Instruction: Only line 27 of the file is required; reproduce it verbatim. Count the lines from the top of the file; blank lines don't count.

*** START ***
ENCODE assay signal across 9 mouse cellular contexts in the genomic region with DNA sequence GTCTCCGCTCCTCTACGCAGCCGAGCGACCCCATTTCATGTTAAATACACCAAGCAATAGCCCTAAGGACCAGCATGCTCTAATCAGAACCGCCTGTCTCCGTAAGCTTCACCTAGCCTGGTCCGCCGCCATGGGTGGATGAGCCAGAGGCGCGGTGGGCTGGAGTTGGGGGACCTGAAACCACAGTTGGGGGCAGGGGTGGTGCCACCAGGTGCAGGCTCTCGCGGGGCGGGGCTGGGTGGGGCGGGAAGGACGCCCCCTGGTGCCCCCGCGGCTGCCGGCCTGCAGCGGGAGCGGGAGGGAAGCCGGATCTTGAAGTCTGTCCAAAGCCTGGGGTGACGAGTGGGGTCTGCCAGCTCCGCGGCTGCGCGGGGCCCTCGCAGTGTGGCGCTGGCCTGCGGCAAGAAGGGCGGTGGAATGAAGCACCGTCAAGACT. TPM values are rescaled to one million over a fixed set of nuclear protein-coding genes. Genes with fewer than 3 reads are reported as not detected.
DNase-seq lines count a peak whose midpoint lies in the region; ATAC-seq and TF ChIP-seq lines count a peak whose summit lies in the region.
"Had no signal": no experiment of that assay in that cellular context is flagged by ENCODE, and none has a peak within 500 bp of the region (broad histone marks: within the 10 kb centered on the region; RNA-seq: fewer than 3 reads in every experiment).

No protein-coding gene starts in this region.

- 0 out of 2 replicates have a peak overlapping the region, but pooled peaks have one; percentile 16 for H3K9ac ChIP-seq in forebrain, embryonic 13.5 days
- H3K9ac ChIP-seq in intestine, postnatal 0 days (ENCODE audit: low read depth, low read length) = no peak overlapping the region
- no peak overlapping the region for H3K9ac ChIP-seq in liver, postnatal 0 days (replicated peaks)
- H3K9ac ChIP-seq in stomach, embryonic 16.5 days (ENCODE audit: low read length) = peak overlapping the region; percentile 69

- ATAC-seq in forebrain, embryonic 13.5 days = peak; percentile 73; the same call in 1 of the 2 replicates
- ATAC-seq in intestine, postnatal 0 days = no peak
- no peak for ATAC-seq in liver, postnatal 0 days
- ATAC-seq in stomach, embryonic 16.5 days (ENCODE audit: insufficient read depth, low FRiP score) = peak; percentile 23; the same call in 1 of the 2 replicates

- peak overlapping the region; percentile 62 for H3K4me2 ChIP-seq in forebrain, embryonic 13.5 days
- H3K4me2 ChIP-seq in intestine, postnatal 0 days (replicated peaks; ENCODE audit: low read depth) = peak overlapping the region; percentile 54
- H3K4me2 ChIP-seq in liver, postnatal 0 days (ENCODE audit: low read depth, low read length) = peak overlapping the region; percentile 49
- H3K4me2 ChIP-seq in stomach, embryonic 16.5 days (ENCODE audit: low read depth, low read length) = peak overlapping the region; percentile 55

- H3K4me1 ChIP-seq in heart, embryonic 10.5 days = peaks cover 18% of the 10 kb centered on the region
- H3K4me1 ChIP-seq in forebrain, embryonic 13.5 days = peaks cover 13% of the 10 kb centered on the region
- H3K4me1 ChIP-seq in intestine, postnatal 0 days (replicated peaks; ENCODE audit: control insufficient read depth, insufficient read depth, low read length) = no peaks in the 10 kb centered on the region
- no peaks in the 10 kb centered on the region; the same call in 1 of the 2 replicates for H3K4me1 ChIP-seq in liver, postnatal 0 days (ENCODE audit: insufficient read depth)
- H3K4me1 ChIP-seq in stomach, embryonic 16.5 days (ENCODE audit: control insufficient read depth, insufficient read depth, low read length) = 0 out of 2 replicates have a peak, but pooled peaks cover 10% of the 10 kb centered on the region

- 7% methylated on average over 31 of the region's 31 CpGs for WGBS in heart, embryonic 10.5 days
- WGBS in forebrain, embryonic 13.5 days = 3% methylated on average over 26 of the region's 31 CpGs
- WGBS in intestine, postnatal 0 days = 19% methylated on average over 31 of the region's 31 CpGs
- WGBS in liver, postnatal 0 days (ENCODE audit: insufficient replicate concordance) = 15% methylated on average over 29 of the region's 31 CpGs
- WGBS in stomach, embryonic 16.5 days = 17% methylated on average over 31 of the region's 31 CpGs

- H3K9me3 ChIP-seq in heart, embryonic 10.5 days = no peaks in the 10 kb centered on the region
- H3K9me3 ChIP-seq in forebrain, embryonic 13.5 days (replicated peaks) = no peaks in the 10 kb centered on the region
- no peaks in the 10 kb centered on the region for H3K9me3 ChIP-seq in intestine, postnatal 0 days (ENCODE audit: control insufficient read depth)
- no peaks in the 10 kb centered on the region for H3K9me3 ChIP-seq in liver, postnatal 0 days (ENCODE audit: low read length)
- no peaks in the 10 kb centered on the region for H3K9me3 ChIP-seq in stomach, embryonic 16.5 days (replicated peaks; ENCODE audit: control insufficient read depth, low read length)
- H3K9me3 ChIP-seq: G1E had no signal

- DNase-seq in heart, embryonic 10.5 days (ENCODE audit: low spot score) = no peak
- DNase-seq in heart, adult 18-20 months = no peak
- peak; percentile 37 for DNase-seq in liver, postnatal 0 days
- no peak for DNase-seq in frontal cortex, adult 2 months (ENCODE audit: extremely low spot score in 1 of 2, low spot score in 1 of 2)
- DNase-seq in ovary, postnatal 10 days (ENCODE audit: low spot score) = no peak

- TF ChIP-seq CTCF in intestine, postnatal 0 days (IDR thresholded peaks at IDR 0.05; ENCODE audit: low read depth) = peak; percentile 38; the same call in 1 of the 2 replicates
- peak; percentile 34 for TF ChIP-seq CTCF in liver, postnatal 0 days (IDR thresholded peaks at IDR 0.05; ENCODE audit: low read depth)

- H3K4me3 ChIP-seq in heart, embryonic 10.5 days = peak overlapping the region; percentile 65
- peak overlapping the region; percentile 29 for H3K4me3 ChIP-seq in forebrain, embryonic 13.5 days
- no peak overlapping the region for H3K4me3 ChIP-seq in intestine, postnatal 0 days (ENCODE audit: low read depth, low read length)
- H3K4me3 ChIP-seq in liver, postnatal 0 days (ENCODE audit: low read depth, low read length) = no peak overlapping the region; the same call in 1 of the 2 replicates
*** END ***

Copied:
- H3K9me3 ChIP-seq in heart, embryonic 10.5 days = no peaks in the 10 kb centered on the region